Ireland will “not be paying any ransom” to the hackers that compromised the HSE IT systems this morning, according to the Taoiseach.
The HSE has shut down its computer systems after a ransomware attack in the early hours of this morning.
A ransomware’ attack involves hackers gaining access to an entities data and threatening to publish it or encrypt it unless a 'ransom' is paid.
Officials have confirmed that a ransom demand has been made – and warned that it could take days to fix the system.
Speaking after his meeting with the UK Prime Minister today, the Taoiseach Micheál Martin said Ireland will not be paying any ransom.
“We are dealing with this in accordance with the advices we have received from cyber security experts and I think we are very clear we will not be paying any ransom, we are very clear on that,” he said. “The work continues by the experts.
He said it is still not clear whether any patient data had been compromised.
“The people with the know-how are on the case on behalf of the state and on behalf of the HSE and are dealing with this in a very comprehensive and methodical way and in accordance with the best advice on matters such as this,” he said.
“This happens. It has happened other systems across Europe and we are going to deal with it in an efficient and methodical way.”
Some cancer and maternity appointments have been affected by the attack and the system for referring people for a Covid test and the portal to register for a vaccine are both down.
Vaccine appointments are going ahead as normal.
Gardaí and the National Cyber Security Centre are among the agencies investigating the attack.
On The Hard Shoulder this evening, HSE Chief Clinical Officer Dr Colm Henry said it may take days to resolve the issue.
“The HSE website is full of information,” he said.
“We will be updating that in real time as we get more information. It is going to take a number of days. This is a very serious incident in terms of our IT systems.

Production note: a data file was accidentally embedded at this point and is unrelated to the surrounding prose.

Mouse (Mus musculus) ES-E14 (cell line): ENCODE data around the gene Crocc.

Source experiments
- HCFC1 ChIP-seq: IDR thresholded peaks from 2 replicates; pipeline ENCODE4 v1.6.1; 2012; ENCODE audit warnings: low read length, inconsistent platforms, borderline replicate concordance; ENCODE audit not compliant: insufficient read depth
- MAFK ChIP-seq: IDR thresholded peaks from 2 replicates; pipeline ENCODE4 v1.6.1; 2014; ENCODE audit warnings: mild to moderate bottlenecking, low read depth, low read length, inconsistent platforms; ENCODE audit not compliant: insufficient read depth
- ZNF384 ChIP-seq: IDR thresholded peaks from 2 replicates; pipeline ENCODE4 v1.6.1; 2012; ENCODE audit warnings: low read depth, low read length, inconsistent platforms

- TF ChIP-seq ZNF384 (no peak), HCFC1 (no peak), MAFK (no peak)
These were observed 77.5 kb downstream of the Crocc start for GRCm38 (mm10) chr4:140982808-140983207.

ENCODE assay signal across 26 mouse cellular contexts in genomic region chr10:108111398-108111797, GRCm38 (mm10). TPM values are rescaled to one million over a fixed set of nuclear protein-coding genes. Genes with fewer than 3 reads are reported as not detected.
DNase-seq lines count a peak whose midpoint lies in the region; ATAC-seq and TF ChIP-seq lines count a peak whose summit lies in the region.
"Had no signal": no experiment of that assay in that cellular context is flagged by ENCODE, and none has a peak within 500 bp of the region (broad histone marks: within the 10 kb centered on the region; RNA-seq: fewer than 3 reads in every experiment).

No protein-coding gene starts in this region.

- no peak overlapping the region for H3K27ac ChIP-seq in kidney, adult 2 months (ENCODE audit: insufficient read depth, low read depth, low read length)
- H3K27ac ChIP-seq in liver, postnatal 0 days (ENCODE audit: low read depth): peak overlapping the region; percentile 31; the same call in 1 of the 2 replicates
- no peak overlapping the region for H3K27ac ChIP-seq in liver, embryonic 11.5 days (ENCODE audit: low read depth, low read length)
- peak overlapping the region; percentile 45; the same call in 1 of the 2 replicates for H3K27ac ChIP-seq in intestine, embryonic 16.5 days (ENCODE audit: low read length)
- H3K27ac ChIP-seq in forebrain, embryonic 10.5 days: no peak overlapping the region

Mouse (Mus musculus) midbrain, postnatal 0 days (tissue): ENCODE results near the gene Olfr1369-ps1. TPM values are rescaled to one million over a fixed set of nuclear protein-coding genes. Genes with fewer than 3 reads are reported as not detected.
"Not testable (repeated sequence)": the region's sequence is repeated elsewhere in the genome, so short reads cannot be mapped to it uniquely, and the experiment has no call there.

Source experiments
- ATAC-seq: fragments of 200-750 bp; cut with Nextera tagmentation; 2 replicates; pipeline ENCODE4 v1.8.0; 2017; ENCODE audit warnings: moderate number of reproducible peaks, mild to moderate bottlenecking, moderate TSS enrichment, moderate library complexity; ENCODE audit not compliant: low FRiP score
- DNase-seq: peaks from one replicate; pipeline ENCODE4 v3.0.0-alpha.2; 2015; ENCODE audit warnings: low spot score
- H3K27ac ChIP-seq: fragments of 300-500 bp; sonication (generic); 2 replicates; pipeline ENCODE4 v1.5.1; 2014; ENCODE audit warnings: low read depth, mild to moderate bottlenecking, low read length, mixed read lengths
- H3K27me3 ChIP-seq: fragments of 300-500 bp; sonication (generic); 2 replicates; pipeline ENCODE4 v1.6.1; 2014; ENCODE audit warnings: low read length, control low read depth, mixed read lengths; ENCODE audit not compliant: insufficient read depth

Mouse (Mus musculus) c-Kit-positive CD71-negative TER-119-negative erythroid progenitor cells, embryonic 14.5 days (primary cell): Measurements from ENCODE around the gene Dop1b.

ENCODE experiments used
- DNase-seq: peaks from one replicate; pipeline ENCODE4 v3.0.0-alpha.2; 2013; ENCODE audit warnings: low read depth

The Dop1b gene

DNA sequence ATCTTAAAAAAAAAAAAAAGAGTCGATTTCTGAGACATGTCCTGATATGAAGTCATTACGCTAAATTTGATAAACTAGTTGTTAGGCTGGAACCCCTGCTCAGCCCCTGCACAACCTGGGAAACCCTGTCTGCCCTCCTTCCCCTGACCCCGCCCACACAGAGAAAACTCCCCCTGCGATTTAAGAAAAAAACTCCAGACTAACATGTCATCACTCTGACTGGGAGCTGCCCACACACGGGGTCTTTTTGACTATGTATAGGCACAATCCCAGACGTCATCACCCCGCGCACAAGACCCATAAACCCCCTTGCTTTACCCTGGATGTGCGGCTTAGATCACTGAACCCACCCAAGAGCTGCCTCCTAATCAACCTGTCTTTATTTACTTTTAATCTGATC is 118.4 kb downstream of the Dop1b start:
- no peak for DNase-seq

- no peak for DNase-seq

“It is going to take a number of days to get to the bottom of this, to resolve it and to reopen those systems on which our services depend.”
He said it was a major ransomware attack.
“All national and local services are affected because of the necessitated shutdown of systems to contain damage,” he said.
“We are working with national cyber security and also national and international experts to resolve this. It is going to take a number of days; this is a very serious incident and we have to strive to continue to provide care to patients.”
If you are a close contact or have symptoms of COVID-19, you should self-isolate and phone your GP.
You can also go to any test centre without phoning your GP.
Emergency departments are still open and are ready to deal with all medical emergencies.
Most hospital appointments are still going ahead as planned.
Paul Reid says the major ransomware attack targeting the HSE is "quite sophisticated", while the COVID-19 vaccination programme isn't impacted as it's on a different system.@NTBreakfast pic.twitter.com/XXtzlzBQAV
— NewstalkFM (@NewstalkFM) May 14, 2021
A ransomware attack is one in which hackers threaten to publish data or block access to computers unless a 'ransom' is paid.
In a statement, the HSE said: "There is a significant ransomware attack on the HSE IT systems.
"We have taken the precaution of shutting down all our IT systems in order to protect them from this attack and to allow us fully assess the situation with our own security partners.
"We apologise for inconvenience caused to patients and to the public and will give further information as it becomes available."
HSE Chief Operations Officer, Anne O'Connor told Newstalk the attack was a “zero-day threat” which means State IT experts had no experience dealing with it.
She said the extent of the disruption to services will depend on local facilities.
“It will vary site-by-site depending on the systems,” she said.
“We have had to revert to manual work-arounds. We are back to using paper in many cases and t hat will slow things down.
“However, we will do everything we can and as I’ve said we will advise people if their appointment is cancelled. Otherwise they should turn up but they may have to bear with us in terms of those appointments taking a bit longer.”
The Rotunda Hospital in Dublin has said services on Monday and Tuesday will be impacted by the attack.
It is asking people under 36-weeks pregnant not to attend for appointments or scans.
All outpatient appointments and inpatient elective surgeries are cancelled.
Babies under two weeks old should attend their appointments, while babies older than two weeks will be rescheduled.
Anyone who is unsure if they're affected is advised to contact the hospital.